Typical Tasks  
  • Plan, design, develop and manage the construction and repair of bridges
  • Consult with clients, other professionals and government officials
  • Study, evaluate and investigate construction and land development sites
  • Work within the guidelines of the local government authority
  • Make sure design plans get approved by relevant authorities
  • Prepare cost estimates and contract documents for the work
  • Tender out the contract and find contractors to do the work
  • Supervise and monitor construction to ensure the structure is built in accordance with the construction drawings and contract
  • Work with professionals from other fields, such as, science, engineering, sales, marketing and management
  • Ensure construction standards are met
  • May attend construction site meetings with the contractor and client.
  • May specialize in foundation analysis, building and structural inspection, surveying and municipal planning
  • Working environments for bridge engineers are as varied as their projects. Most spend the majority of their time in offices on the computer, making mathematical calculations and phone calls. They also get to travel to project work sites and they sometimes must testify in front of a public hearing. They usually work anywhere between eight and ten hours each day and longer hours may be required if there are any emergencies. They often work with a team that may include professionals from other engineering and scientific disciplines, contractors, project owners, architects, bankers, lawyers or government officials.

  Workplaces, Employers and Industries  
  • Bridge engineers work in both the public and private sectors. They are employed by government agencies such as the department of transportation, engineering consulting firms, construction companies, electrical utilities, research and educational institutions, communications companies, the manufacturing, processing and transportation industries and many other related industries. Some bridge engineers are self-employed and own their own engineering consulting firms.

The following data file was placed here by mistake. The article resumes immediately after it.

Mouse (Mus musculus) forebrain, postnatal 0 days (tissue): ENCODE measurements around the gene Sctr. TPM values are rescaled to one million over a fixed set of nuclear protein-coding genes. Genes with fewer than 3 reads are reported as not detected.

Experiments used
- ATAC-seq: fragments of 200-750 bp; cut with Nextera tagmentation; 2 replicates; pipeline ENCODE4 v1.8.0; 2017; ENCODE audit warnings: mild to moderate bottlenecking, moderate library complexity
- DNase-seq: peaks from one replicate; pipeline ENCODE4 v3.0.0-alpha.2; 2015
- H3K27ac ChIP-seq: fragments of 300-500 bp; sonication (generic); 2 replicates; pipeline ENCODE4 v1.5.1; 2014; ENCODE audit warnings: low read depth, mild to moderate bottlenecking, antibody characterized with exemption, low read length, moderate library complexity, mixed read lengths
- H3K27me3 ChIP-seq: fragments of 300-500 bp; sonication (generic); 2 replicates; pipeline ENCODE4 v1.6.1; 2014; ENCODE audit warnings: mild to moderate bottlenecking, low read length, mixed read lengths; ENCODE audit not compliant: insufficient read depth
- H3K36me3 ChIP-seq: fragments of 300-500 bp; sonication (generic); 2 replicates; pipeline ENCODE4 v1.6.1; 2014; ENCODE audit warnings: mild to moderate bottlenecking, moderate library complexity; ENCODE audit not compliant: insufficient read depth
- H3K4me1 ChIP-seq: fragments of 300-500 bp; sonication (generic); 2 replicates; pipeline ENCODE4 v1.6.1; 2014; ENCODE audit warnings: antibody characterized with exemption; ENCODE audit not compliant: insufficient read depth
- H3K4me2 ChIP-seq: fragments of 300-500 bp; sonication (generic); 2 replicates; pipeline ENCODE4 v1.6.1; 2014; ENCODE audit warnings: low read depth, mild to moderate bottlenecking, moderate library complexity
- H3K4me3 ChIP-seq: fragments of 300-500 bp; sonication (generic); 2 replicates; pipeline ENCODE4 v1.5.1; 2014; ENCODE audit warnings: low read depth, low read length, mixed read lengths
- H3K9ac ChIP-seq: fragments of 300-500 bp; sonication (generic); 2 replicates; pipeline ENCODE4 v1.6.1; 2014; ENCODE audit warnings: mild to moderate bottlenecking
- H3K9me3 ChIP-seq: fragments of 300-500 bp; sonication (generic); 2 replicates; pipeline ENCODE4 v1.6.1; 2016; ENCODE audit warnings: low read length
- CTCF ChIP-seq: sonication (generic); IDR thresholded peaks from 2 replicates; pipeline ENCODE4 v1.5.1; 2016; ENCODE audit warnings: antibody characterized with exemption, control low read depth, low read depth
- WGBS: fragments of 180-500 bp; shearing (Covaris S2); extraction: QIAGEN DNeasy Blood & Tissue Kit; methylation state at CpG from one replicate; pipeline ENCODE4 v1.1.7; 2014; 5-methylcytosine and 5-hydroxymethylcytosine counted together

Long Term Career Potential  
With experience, bridge engineers can become project managers and eventually advance to the management of very large projects. They can eventually be the chief engineers on projects like a large bridge that connects a city. Some experienced bridge engineers may decide to branch off on their own and establish their own construction or consulting companies. Those with PhDs might teach at a university or conduct research.

  Educational Paths  
Due to the nature of the job, bridge engineers require a university degree in civil engineering or in a related field of engineering. They must also become registered as a Professional Engineer (PEng) to secure employment and practice in their field. Some bridge engineers also get master's degrees in bridge or transportation engineering for more education and specialized experience.

Bureau of Labor Statistics, U.S. Department of Labor, Occupational Outlook Handbook, 2014-15 Edition,
Bureau of Labor Statistics, U.S. Department of Labor, Occupational Employment Statistics, 2002,